Union shill Nadine Houghton on the ‘plight’ of hospital cleaners:
These wonderful, inspiring, strong women, predominantly black and minority ethnic, who come to work every day for a multibillion-dollar American multinational corporation called Aramark, are paid a poverty wage. They are told which wards to work on, where to go and what to do. On a daily basis at work, it is not these women that have the power.
Hmmm, I’m told what to work on, where to go and what to do. I must be disadvantaged! I always thought it was just part of ‘having a job’…
But the balance has shifted. The sense of power that these women – indeed all of us – experienced on the picket line is tangible. The scales have tipped in favour of the workers. All because they have organised into a union, the GMB. They have grown in confidence, their consciousness has been raised, their heads are high, and they have done the most powerful thing a group of organised workers can do: they have withdrawn their labour.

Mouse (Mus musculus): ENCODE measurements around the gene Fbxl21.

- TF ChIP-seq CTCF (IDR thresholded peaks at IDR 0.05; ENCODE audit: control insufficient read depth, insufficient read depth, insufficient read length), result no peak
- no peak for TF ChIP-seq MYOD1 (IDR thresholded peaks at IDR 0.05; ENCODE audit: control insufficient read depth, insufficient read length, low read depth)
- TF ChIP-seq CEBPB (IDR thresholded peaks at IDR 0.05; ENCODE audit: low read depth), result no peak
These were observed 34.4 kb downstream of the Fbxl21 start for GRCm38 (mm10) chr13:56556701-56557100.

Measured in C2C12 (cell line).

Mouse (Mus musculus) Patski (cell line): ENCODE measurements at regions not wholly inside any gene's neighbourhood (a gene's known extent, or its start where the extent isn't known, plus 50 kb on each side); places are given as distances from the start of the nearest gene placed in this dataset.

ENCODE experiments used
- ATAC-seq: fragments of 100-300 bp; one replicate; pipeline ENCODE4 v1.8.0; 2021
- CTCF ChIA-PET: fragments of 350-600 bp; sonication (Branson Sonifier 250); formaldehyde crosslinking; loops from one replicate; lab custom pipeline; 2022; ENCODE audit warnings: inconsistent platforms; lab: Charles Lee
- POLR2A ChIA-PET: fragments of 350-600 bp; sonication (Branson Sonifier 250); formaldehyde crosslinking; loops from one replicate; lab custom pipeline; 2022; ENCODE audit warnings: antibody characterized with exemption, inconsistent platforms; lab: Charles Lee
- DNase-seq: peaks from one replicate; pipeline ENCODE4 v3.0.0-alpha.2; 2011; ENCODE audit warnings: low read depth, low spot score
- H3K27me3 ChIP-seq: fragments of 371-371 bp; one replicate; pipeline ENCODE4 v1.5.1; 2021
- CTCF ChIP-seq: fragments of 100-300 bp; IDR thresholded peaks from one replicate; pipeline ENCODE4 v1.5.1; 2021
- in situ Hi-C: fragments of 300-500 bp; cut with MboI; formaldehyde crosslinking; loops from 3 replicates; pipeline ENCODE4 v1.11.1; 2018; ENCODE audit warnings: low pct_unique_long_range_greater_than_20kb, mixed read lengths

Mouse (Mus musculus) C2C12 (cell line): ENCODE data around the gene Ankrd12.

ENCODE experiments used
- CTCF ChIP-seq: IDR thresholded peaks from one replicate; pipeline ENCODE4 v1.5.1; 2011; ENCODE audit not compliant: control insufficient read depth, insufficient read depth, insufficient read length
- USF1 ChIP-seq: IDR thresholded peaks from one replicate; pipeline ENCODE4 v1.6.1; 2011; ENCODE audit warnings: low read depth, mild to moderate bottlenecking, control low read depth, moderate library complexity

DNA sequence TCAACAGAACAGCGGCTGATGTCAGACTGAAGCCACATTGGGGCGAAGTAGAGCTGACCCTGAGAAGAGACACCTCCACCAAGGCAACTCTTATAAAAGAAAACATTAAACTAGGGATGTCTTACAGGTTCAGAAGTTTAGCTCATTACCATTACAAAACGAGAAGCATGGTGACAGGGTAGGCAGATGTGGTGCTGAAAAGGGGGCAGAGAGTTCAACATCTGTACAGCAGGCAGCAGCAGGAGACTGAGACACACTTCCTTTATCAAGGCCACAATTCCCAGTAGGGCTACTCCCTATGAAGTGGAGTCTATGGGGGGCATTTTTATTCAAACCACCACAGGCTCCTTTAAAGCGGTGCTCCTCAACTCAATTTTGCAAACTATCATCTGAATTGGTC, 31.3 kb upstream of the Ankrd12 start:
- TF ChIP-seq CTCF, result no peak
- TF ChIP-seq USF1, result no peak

Which, given that they are non-skilled workers, is always a bit of a risk. What if the company simply hires replacements from all those immigrants we are told do ‘vital low skilled work’?
Aramark relies on the justification that it pays the workers competitive rates in line with the market and claims it has made a fair and comprehensive offer. Since when did we allow someone’s standard of living to be dictated by the market.
We don’t. We allow someone’s standard of living to be determined by their earning power.
These women do a job you could train a chimp to do, and there’s lots of them.
If we can ever program a Roomba to cope with stairs, like a Dalek, they’ll be no longer needed at all.
Today these women won, even if only for 24 hours. But I have no doubt that after today their determination and solidarity will drive them on to win something that every worker should be entitled to: a wage they can live on and a sick pay scheme that doesn’t force them into poverty every time they are ill.
The struggle of these women is a struggle for all of us that want a fairer society.
I don’t consider a ‘fairer society’ to be one in which people are paid over the odds to do a role that isn’t worth the money shelled out simply because some SJW has decided that they ought to be.